To read on Daily Press:
‘Justice for Jenny’ Down syndrome guardianship case headed for trial
February 7, 2013
NEWPORT NEWS — Friends of Margaret « Jenny » Hatch — a 28-year-old with Down syndrome who is the subject of a contested guardianship case — on Thursday were permitted by a judge to intervene in the case, giving them a chance to win guardianship or argue that Hatch does not need a guardian.
Hatch was before Newport News Circuit Court Judge David Pugh, who ruled on a number of motions in the case.
But the friends, Hampton couple Jim Talbert and Kelly Morris, said they were disappointed that Pugh also granted temporary guardianship to Hatch’s mother and stepfather, Julia and Richard Ross.
Since last summer, Hatch has been forced into a group home and been placed under temporary guardianship against her will, according to court records. Jewish Family Service had been the temporary guardian until Thursday, and now there will be a seven-day transition period before the Rosses will be granted the temporary guardianship. Jewish Family Service requested out of the case, because their attorney said they had been badgered by people advocating for Hatch.
Pugh agreed to allow JFS to exit the guardianship case before granting the Rosses temporary guardianship.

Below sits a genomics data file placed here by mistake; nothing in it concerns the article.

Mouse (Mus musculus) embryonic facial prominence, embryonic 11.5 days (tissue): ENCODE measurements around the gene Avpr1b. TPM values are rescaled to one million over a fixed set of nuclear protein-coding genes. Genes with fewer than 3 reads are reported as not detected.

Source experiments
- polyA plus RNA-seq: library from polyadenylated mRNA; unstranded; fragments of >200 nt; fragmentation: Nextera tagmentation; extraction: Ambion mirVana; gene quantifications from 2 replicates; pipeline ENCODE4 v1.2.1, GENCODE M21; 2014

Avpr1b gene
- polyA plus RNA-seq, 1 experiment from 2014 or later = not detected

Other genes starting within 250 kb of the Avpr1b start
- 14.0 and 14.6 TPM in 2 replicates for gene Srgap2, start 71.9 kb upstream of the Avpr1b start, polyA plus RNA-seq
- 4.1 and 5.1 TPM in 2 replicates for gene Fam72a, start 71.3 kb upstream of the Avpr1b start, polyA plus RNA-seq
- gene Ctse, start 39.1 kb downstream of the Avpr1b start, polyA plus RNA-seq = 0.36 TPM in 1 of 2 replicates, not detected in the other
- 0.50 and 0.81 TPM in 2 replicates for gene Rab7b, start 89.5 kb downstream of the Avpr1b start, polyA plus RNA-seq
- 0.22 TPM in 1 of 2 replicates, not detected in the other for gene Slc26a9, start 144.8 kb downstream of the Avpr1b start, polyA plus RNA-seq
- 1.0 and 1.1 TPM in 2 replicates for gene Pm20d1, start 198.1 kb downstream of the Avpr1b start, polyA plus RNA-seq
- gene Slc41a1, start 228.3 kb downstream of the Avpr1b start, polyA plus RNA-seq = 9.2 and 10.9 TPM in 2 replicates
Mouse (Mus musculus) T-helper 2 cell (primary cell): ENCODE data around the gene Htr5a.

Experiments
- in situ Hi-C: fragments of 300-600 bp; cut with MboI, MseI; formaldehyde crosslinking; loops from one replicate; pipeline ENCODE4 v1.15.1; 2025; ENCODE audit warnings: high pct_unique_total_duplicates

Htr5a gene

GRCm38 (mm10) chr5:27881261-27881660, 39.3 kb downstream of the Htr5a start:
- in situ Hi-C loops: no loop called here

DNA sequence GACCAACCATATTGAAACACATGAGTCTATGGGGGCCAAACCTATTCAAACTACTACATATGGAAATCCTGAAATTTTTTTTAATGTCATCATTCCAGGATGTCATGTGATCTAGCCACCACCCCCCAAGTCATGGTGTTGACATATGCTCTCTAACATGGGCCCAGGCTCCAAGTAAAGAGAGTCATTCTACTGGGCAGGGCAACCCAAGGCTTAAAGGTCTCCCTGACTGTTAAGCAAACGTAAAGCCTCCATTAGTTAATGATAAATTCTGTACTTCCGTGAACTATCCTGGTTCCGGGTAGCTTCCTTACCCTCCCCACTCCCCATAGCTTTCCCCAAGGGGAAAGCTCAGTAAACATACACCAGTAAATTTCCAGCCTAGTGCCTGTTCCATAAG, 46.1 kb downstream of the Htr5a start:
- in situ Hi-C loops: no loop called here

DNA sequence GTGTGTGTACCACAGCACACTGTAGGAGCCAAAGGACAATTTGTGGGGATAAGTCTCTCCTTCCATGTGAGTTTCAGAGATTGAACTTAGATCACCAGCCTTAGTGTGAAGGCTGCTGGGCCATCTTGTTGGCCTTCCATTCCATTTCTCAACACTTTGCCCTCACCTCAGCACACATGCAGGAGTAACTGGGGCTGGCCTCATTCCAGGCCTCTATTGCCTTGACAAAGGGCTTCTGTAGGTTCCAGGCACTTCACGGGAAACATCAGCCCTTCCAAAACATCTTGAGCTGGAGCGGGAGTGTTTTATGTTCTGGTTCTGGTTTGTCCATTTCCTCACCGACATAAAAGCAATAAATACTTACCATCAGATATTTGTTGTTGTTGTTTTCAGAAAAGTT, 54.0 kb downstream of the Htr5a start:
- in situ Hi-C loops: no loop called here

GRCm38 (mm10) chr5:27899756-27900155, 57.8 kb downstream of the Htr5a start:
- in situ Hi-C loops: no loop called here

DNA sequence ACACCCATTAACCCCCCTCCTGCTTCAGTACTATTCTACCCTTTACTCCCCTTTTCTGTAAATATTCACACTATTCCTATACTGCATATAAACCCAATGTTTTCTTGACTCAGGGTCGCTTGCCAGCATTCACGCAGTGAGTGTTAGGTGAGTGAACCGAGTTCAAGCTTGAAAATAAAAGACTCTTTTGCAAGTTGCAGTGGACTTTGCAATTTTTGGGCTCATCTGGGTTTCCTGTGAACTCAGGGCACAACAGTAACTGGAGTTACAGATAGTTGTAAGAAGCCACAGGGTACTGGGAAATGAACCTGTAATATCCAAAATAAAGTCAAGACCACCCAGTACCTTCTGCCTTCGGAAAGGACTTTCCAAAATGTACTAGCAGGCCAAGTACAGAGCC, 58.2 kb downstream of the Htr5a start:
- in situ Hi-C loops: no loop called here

« No! » Hatch shouted as Pugh made the decision. Pugh cleared the courtroom after additional outbursts by Morris and Talbert and gasps from the audience. Several wore « Justice for Jenny » t-shirts, an advocacy group started by Talbert and Morris.
Julia Ross declined to comment to the Daily Press. Richard Ross emphasized that it was a temporary decision.
« We want what’s best for Jenny, » said Richard Ross, who declined further comment.
The case could now go to trial, and a trial date is set for May 1, said Hatch’s attorney Robert Brown. The central issue that has yet to be determined is the extent to which Hatch can care for herself, and whether she needs a guardian or a group home. Hatch had been living semi-independently, including at one point for more than a month with Talbert and Morris in 2012. Talbert and Morris now have legal standing in the case to present arguments and evidence.
Meanwhile, Hatch and her mother may be estranged, according to court documents.
During Thursday’s court hearing, Hatch hugged Morris and Talbert and made frequent eye contact, but did not appear to acknowledge her mother, who was on the opposite side of the courtroom.
Clara Swanson, Hatch’s guardian ad lightem, who is appointed by the court to represent the best outcome for a mentally compromised client, said that Jewish Family Service was initially chosen as a neutral party for temporary guardianship, but the Rosses were the second-best choice. Swanson testified that Hatch has consistently said she desires to live with Talbert and Morris, but in her opinion it wouldn’t be the best living situation for Hatch. Swanson said she believes Hatch would become more distant from the Rosses if she were allowed to live with Morris and Talbert.
Pugh noted during court proceedings that the goal is to do what’s best for Hatch.
But Ken Falkenstein, president of the Down Syndrome Association of Hampton Roads, said that while the association is not taking a stance in the legal case, he would like to see Hatch living in the least restrictive environment possible.
« Jenny Hatch is a 28-year-old adult who happens to have Down syndrome. She still has rights, and as much as possible we want her rights, dignity and her wishes to be honored, » Falkenstein said.